Health & Wellness

Students raise 'No-Shave' funds for friend with cancer

Brian Levitas, right, and his friends, who rallied around him after his cancer diagnosis.

Indiana University junior Brian Levitas received the devastating diagnosis just weeks ago: He had cancer, specifically, Non-Hodgkin’s lymphoma.

The news hit his buddies equally hard. But his two best friends seized on the timing of the Oct. 29 diagnosis, which coincided with the start of a national “No-Shave November” movement, to raise their friend's spirits while raising awareness about men’s health.

The friends recruited dozens of their buddies, all of whom have since ditched their razors and dedicated the month to Levitas. They also have raised nearly $60,000 for cancer research in his honor.

“When we got the diagnosis about Brian, we just wanted to control something and we knew we couldn’t be in the hospital with him treating him, so we tried to control the mental side of things,” Chad Silver said Thursday on TODAY. 

They created their fundraiser with a $500 goal.

"Two hours later, we had raised $14,000," said Silver, who has known Levitas since grade school.

Levitas has had to withdraw from school to return home for treatment. He said the support of his friends has boosted his spirits during this difficult time.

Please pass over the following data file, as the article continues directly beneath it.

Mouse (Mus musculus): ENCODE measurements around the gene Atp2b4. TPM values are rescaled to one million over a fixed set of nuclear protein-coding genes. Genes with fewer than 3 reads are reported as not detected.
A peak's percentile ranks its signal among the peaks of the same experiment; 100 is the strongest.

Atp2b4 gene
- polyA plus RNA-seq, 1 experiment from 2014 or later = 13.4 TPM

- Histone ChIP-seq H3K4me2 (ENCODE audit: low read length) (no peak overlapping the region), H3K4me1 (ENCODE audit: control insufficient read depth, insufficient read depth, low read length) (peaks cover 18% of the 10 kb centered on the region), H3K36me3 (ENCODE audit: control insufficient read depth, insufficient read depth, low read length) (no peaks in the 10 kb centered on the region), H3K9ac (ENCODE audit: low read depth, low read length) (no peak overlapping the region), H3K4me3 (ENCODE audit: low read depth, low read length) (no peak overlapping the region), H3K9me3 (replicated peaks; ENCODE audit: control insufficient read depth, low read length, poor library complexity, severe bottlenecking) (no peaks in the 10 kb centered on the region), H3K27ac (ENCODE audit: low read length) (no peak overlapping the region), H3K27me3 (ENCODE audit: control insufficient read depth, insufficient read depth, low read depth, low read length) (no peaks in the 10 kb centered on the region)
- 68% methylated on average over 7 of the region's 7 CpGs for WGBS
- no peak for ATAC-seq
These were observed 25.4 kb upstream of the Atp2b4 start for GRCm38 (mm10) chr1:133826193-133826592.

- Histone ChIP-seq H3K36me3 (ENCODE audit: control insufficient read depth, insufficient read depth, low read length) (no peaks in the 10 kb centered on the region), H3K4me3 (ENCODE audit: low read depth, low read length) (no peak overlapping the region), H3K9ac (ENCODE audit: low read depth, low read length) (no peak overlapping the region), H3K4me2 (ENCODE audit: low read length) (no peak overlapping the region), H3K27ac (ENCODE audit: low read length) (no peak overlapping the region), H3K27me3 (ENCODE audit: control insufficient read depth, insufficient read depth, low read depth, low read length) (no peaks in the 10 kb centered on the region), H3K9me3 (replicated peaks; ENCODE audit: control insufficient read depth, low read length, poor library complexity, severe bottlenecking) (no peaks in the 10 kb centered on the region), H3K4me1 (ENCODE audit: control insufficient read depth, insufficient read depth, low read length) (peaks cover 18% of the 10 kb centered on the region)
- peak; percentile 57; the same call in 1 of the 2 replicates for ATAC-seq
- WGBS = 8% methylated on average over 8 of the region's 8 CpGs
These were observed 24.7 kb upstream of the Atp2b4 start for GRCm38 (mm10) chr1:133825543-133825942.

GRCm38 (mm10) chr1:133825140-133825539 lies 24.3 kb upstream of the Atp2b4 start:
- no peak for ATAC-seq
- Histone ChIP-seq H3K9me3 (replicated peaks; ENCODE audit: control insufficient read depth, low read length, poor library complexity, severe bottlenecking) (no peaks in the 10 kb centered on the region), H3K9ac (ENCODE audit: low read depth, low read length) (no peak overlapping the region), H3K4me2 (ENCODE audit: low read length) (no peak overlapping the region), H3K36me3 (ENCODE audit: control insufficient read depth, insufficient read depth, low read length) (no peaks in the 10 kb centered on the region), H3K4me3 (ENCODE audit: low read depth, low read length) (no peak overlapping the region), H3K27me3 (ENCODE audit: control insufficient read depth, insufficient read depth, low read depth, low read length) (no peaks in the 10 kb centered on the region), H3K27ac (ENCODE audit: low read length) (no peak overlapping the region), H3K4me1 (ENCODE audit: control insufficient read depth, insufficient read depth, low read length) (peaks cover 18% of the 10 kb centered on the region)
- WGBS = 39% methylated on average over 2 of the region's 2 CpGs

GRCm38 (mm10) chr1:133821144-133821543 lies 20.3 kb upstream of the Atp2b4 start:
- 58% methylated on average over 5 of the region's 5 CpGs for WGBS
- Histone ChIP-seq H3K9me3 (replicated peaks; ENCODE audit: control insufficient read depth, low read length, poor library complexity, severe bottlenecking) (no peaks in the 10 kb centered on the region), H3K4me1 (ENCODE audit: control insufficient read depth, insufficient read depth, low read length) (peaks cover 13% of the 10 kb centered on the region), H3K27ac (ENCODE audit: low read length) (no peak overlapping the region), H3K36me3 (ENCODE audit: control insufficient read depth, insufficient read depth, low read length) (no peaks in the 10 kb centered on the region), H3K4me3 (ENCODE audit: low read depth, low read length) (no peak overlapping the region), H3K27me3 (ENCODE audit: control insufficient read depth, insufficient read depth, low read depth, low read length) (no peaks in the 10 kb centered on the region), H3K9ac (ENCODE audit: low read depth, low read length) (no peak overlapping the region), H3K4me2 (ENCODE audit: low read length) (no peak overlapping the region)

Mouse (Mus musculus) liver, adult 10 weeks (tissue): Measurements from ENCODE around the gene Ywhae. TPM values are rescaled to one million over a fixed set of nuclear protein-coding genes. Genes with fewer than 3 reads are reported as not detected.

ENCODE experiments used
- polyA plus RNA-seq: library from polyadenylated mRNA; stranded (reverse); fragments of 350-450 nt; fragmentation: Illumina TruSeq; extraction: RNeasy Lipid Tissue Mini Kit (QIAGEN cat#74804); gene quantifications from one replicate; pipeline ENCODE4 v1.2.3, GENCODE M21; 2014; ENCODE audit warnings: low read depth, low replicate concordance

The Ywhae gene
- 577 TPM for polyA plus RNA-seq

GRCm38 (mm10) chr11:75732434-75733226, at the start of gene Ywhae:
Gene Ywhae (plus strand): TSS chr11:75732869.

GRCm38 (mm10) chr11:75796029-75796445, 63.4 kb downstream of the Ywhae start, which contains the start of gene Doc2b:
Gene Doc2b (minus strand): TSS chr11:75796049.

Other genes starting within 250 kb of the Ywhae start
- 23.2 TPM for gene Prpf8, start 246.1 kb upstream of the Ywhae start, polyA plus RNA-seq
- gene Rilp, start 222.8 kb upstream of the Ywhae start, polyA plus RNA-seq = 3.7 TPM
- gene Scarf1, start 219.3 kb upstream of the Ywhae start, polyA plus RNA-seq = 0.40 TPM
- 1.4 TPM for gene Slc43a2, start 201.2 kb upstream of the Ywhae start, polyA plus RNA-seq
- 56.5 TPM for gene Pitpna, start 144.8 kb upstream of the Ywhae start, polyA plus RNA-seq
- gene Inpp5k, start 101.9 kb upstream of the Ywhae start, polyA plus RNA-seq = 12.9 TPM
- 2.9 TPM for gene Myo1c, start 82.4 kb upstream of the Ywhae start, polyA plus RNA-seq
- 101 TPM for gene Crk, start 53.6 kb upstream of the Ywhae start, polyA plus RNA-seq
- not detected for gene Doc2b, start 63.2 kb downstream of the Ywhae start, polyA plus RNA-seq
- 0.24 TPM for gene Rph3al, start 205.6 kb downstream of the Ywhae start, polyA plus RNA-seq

“I’m feeling incredible,” he said Thursday from his home outside of Chicago. He then thanked the dozens of friends who had gathered on the Indiana University campus to appear on TODAY.

“They’ve literally put a smile on my face every single day that I wake up and make this 10 times easier for me,” he said. “With all their love and support, I can’t even begin to tell you, I’m just speechless.”

Levitas' friends show off their beards on TODAY.

All the money the students are raising has gone to charity, not toward medical bills for Levitas. They have already donated $57,000 to the Lymphoma Research Foundation, and their new fundraiser will raise money for the Chicago branch of Children’s Oncology Services, which provides camp experiences for kids with cancer. The group has raised $2,000 toward the new goal.

Anchors toss razors, show off stubble for men's health

The group’s “no-shave fundraiser” has inspired many others outside of Indiana University to participate, including Levitas’ father and younger brother, Allen, a University of Michigan sophomore now growing his first beard.

Levitas’ father, Gary, joked he can’t wait until he can shave off his beard on December 1, but spoke about how deeply moved he was by the effort of his son’s friends.

“It really showed that when the tough times hit, hit you right over the head, they were right there for him,” he said.

Friends of Levitas have spread the word about their “no-shave fundraiser” to friends on college campuses in Kansas, Texas, Illinois and across the country.

“The best part of the beards is that it’s a conversation starter,” said Silver, who, along with others, sends Levitas daily photos of his beard growth to help provide him with some cheer.

Levitas said he wouldn’t mind if his buddies keep their whiskers once the month is over.

“I kind of like the look,” he said. “It’s winter, so it keeps a little extra coat on the face.”

To learn more about how you can support the group's efforts, visit their site.